This week (January 2016) saw the latest major announcement in the world of Scotch whisky. Hunter Laing's plans for a new distillery on Islay will hopefully lead to two new distilleries for the most famous of whisky producing Hebridean islands. This latest announcement is on a 4-acre plot of land at Ardnahoe, on the North East coast of the island.
The other is Gartbreck, the first new distillery proposal for Islay in ten years. It is the brainchild of Jean Donnay, owner of Glann ar Mor distillery in Brittany. Construction for this project at Loch Indaal, just west of Bowmore starts in Spring 2016. On completion of these projects, the total number of distilleries on Islay will rise to double figures.
Currently in Scotland, there are 37 new distillery projects either started or in the planning process.
If all of those projects come to fruition that would mean almost a third more whisky distilleries than are currently in operation.
This would lead to an amazing new landscape in the world of whisky, with the output from new distilleries distributed between some of the existing major players alongside equally passionate new entrants. These new whiskies should be available to discover and savour several years from now.
But let's not also forget those newly completed distilleries who are patiently waiting out that all important time between first run and full term maturation. It's this long wait that creates such an enigmatic industry, with expectation and eagerness having to be tempered until the time to savour is here.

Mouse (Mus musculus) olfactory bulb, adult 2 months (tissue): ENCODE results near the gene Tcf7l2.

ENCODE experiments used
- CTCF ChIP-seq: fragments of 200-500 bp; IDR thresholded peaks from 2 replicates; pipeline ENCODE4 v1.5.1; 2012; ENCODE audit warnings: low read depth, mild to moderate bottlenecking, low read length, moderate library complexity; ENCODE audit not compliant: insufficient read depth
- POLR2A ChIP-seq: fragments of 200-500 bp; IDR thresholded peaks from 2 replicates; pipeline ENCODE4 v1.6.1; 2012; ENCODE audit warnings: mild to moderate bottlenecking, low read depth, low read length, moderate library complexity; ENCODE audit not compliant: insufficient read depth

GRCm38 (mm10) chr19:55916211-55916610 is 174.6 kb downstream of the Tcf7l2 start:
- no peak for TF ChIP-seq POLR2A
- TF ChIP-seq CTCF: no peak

The investment in the whisky sector is at an all-time high. Whisky is the most unusual of products, with cottage industries and seven-figure investment sums talked about in the same sentence.
Perhaps we will see the emergence of new whisky classifications, or go back to local producers and local distributor setups. The US has seen a different but very novel approach with the Bardstown Project. This Kentucky Bourbon distilling facility puts craft production onto an industrial scale. Bardstown are even offering to help with two of the biggest problems that new craft producers face, access to on site expert production consultancy, and assistance with the long term financing needs of craft distillers.
We don't foresee the emergence of industrial scale craft production facilities in Scotland, where heritage, provenance and location are as important as brand and volume of output. But one thing is for sure those maps of Scottish distilleries are going to have to be updated quite a few times over the coming years.
At Craft Whisky Club we want to help you discover this new whisky landscape as it unfolds.
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Sean Murphy at the Scotsman Food & Drink.